I could not let this pass. But unfortunately my chivalrous instincts are balanced by a cowardice which passes all belief. I am scared all the time, scared of everyone always. Yet I knew I'd have to act. The physiology of cowardice and chivalry is odd: when you realize you're going to have to act, as I realized when the little man spoke, my knees buckled and my stomach, full of "Pork on Gypsy," began to heave like the North Sea.
The argument was now going nicely. The little man was still yelling, but the lycra girl was talking back. Not very coherently, it's true; but she was responding.
I whispered to Mark that I was going to have to do something. I asked him how to say "Excuse me, but I simply wanted to say that I enjoyed your dancing very much" in proper Russian. At last, already sick with fear, went over to the table by the bar and said those words, in stiff accented Russian.
They were delighted. The lycra girl embraced me, even. And she made me sit down at their table.
That's when I began to see why Mark had looked so dubious. The haggard woman, who'd moved very close to me, looked dully into my face and said slowly, "Dzhonnnnnn...." I nodded encouragingly. That's my name, don't wear it out! Then the lycra girl, who was considerably more conscious than her friend, insisted that Mark come over and join us. I was all for that too. I was feeling the way Westmoreland must've felt after Tet: Uh, maybe this wasn't such a good idea after all... I could see now that the lycra girl wasn't really very attractive. Her skin was gray and shiny, sweaty...and her friend, the haggard one, seemed older and more thrashed than I'd realized. Very thrashed, in fact. The very incarnation of thrashedness, the Goddess of Thrashed.
Mark and the lycra girl danced, leaving me alone with the haggard one. She leaned toward me again, and repeated, "Dzhonnnn..." She may not have been clear on a lot of things but by god she knew my name.
Then I realized what I would have to do: take the Viagra. As some of my male readers may know (don't lie, you bastards! You know you know!), it's possible to buy a single 50mg Viagra tablet without prescription at almost any kiosk in Moscow. I'd bought two in preparation for our Narva road trip. Not--ahem!--that I, uh, you know, have any, uh, "problem" in, er, that regard...but I'm old and sickly and all my life I've been terrified of other people. The only way I could fuck a stranger would be with artificial help--and thanks to the prescriptive anarchy of Moscow, I wouldn't have to "explain" why I wanted the viagra to any smirking doctor! It did make me more confident, too, in our clubtours of Narva. Just knowing that that little tablet was tucked safely away in my pants pocket made it possible for me to dance and chat and do all that other terrifying stuff people do who feel confident of their sexual existence.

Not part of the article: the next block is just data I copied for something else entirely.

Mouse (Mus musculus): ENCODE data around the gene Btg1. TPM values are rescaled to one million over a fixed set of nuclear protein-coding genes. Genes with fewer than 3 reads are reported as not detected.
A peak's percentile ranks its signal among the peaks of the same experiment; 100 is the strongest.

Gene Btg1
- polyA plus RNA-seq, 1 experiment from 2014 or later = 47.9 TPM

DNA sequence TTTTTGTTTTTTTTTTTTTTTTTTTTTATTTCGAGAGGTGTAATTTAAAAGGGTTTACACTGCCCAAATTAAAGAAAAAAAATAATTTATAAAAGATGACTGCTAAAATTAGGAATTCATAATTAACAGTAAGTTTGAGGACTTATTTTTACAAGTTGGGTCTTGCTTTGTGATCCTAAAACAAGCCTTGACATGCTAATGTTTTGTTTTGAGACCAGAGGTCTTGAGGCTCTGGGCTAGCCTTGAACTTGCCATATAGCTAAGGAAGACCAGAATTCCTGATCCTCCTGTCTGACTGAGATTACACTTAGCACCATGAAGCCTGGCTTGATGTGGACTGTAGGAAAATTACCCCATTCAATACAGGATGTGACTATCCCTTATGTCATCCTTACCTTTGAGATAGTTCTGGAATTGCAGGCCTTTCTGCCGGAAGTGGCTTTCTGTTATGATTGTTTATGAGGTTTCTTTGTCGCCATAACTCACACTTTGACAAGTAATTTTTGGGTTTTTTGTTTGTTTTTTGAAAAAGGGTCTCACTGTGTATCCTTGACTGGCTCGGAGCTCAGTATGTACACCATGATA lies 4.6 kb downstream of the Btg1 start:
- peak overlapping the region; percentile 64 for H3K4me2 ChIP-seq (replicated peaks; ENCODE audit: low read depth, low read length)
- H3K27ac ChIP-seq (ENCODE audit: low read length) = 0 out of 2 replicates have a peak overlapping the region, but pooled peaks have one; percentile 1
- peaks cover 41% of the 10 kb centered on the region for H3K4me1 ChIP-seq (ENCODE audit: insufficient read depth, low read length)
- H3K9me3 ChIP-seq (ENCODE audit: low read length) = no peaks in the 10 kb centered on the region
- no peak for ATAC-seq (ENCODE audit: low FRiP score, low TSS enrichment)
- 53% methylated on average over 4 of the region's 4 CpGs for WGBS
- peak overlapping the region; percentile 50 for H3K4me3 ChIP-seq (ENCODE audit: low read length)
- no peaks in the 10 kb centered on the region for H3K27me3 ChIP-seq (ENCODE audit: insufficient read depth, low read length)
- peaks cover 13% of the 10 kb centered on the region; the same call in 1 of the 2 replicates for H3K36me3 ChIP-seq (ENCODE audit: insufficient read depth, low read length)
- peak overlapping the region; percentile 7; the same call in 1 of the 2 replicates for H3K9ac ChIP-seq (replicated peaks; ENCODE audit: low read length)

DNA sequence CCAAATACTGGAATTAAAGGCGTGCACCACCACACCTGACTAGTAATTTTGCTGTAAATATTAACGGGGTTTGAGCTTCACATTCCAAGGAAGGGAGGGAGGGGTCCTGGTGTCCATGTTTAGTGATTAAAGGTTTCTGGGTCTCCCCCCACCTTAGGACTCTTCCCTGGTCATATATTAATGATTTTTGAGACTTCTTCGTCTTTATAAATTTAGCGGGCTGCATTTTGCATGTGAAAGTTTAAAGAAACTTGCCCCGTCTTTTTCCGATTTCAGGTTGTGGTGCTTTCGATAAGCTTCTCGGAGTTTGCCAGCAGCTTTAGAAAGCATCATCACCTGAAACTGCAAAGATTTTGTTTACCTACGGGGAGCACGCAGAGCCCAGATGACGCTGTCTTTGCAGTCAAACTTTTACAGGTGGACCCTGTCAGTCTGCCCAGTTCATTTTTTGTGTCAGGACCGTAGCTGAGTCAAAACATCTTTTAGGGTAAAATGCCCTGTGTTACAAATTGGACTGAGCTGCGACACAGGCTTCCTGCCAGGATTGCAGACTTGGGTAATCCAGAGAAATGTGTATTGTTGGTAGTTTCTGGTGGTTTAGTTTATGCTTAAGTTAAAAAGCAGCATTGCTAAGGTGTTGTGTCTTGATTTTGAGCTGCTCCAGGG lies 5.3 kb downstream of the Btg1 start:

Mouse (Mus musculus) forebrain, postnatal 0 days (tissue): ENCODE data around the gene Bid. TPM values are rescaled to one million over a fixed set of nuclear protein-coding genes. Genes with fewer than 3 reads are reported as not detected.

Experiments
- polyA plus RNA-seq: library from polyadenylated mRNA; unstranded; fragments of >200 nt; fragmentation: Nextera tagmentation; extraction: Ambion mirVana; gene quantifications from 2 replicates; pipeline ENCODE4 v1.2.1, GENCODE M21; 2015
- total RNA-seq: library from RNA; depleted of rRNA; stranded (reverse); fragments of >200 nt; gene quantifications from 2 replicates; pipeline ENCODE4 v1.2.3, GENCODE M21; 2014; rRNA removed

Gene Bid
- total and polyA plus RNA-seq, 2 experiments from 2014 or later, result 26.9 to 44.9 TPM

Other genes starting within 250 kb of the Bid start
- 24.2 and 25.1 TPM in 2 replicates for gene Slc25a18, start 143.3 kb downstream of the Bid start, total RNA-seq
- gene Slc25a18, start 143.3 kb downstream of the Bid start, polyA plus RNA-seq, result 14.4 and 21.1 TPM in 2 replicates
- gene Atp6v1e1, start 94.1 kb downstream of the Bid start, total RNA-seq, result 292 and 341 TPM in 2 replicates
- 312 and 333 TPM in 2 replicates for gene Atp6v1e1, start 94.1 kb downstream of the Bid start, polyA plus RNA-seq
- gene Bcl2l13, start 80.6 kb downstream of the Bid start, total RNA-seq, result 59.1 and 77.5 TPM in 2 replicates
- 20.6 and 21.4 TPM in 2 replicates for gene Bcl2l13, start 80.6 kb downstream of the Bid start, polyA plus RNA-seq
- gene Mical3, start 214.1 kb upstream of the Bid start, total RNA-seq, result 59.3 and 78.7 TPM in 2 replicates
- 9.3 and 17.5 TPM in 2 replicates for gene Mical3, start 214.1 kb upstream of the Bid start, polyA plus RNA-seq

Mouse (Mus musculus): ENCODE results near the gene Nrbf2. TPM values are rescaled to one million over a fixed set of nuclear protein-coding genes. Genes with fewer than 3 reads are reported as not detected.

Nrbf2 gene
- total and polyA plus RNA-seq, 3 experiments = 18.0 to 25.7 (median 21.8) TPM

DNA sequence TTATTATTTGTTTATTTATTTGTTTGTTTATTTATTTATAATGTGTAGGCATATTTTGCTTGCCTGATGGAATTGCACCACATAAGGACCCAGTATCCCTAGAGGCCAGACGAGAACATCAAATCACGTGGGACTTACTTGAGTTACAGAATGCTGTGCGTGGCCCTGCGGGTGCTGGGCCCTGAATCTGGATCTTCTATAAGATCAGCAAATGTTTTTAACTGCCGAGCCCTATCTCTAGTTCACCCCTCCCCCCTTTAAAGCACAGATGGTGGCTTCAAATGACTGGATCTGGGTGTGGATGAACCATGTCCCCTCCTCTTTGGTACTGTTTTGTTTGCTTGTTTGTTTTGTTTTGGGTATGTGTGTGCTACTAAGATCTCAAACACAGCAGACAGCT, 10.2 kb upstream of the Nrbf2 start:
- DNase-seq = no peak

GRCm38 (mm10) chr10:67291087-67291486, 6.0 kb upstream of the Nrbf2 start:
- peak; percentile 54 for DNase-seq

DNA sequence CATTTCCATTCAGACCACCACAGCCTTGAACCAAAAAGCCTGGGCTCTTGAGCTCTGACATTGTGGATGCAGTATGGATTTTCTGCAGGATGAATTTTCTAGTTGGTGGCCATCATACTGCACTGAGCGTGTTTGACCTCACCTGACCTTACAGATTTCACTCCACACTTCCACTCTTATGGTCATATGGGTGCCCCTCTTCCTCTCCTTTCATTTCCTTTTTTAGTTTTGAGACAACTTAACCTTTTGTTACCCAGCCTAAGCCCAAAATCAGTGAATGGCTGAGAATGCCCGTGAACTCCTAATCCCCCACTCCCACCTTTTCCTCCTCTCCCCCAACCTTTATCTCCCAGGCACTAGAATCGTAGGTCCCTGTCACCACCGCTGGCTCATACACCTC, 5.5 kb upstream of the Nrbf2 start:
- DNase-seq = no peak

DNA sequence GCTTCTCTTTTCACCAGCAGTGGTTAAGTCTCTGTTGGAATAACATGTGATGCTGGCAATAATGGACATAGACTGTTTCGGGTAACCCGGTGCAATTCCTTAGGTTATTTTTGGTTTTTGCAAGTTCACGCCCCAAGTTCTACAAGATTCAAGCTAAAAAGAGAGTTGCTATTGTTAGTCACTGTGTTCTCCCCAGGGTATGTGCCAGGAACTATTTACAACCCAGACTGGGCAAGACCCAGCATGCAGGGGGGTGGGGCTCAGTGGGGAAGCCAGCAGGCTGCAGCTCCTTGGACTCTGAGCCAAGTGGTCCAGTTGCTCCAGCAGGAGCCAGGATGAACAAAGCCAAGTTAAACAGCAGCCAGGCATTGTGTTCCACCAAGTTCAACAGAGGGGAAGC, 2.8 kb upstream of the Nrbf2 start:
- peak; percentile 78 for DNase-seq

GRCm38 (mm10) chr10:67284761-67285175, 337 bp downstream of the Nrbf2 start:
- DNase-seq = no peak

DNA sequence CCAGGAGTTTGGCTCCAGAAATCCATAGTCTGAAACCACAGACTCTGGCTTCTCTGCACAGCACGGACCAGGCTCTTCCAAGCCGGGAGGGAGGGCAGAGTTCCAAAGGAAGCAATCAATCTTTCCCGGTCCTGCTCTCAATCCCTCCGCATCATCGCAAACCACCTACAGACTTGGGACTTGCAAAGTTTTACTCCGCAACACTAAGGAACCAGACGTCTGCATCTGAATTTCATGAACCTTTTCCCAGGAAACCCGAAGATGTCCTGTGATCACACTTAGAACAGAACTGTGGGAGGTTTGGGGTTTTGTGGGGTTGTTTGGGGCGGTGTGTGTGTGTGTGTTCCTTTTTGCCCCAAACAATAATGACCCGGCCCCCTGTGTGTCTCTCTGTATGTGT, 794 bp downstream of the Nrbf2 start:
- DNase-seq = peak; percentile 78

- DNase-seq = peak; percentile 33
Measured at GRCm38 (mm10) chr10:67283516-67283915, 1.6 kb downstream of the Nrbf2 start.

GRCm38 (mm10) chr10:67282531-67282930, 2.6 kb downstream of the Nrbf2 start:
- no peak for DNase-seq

I fled the table and went to the WC, locked the door and popped open the single diamond-shaped blue pill. If I'd understood the instructions on the Russian packet correctly, the pill should take 30 minutes to an hour to kick in. So all I had to do was go back to the table for a half hour.
Mark and the lycra girl were doing well enough. But the haggard woman, my "date," was comatose again. After about five minutes of silence she stumbled away, knocking over a chair or two.
And that's when the whole plan collapsed: because the lycra girl, seeing that I had let her friend walk away with no attempt to stop her, looked at me and called me a "muschina lyogkhii." Literally that means "a light man" but if you saw a picture of me, you'd know she wasn't referring to my weight. I ran out of the dining room, then remembered that I had the cash, and Mark would need it to pay the bill. I can't even do a decent exit! I pulled Mark into the podezd and gave him the cash, told him I was leaving. He said, "Come on, you can't take that seriously!" All I could say was, "Yes, but I agree with her! I never said I was a man! I'm leaving!"
And I did. Wandered around Narva for a while, waiting expectantly for the sudden SPROING! which would signal that the Viagra was taking effect. I imagined that it would be a sudden, automatic erection. I was glad I was wearing a trenchcoat--no unsightly bulges to show.
But it didn't happen. I thought at first I might be one of the unlucky few for whom the miracle drug doesn't work; then I realized that we'd eaten all that disgusting, heavy "Pork on Gypsy" just before I took the pill. This happened to me with a hit of ecstasy once: I took it after a big meal and didn't get any effect for six hours.Had a miserable, sober time at this party; then suddenly at three am, alone in bed: POW!
Bad timing, story of my life. And that's how it happened this time. The Viagra worked. Oh yes, oh my brothers and only friends; it works! It works horribly, miserably well. Thanks to the "Pork on Gypsy," it took five hours to kick in; but then...oh boy. Not since I was a sick little adolescent, dreaming of inflicting tortures even Sade couldn't've invented, masturbating ten, fifteen, twenty times a night--not since those long-gone days have I